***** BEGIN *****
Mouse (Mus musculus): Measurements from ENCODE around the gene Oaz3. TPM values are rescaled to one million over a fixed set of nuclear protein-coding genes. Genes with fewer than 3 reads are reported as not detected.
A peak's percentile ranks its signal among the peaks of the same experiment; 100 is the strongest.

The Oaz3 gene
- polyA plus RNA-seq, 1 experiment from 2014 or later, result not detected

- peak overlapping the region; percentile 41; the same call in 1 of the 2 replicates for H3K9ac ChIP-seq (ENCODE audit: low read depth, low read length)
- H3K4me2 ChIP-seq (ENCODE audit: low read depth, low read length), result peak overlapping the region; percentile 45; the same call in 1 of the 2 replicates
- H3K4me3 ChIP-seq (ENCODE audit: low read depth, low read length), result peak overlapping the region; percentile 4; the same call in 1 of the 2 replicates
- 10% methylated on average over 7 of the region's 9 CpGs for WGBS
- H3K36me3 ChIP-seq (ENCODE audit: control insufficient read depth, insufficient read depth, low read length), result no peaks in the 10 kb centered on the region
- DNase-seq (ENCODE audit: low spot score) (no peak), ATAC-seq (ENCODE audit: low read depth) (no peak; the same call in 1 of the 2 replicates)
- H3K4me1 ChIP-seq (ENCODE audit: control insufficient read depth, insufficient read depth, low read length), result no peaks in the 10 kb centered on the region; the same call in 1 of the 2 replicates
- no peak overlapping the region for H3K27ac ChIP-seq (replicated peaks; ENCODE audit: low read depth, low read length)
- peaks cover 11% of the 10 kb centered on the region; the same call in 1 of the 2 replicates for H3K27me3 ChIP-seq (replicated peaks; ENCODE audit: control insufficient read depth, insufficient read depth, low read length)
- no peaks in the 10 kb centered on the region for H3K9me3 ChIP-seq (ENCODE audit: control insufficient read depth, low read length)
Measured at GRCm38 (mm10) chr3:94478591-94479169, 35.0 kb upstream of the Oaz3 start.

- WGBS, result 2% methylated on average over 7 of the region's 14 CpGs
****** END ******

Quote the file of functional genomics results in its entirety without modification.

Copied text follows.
Mouse (Mus musculus): Measurements from ENCODE around the gene Oaz3. TPM values are rescaled to one million over a fixed set of nuclear protein-coding genes. Genes with fewer than 3 reads are reported as not detected.
A peak's percentile ranks its signal among the peaks of the same experiment; 100 is the strongest.

The Oaz3 gene
- polyA plus RNA-seq, 1 experiment from 2014 or later, result not detected

- peak overlapping the region; percentile 41; the same call in 1 of the 2 replicates for H3K9ac ChIP-seq (ENCODE audit: low read depth, low read length)
- H3K4me2 ChIP-seq (ENCODE audit: low read depth, low read length), result peak overlapping the region; percentile 45; the same call in 1 of the 2 replicates
- H3K4me3 ChIP-seq (ENCODE audit: low read depth, low read length), result peak overlapping the region; percentile 4; the same call in 1 of the 2 replicates
- 10% methylated on average over 7 of the region's 9 CpGs for WGBS
- H3K36me3 ChIP-seq (ENCODE audit: control insufficient read depth, insufficient read depth, low read length), result no peaks in the 10 kb centered on the region
- DNase-seq (ENCODE audit: low spot score) (no peak), ATAC-seq (ENCODE audit: low read depth) (no peak; the same call in 1 of the 2 replicates)
- H3K4me1 ChIP-seq (ENCODE audit: control insufficient read depth, insufficient read depth, low read length), result no peaks in the 10 kb centered on the region; the same call in 1 of the 2 replicates
- no peak overlapping the region for H3K27ac ChIP-seq (replicated peaks; ENCODE audit: low read depth, low read length)
- peaks cover 11% of the 10 kb centered on the region; the same call in 1 of the 2 replicates for H3K27me3 ChIP-seq (replicated peaks; ENCODE audit: control insufficient read depth, insufficient read depth, low read length)
- no peaks in the 10 kb centered on the region for H3K9me3 ChIP-seq (ENCODE audit: control insufficient read depth, low read length)
Measured at GRCm38 (mm10) chr3:94478591-94479169, 35.0 kb upstream of the Oaz3 start.

- WGBS, result 2% methylated on average over 7 of the region's 14 CpGs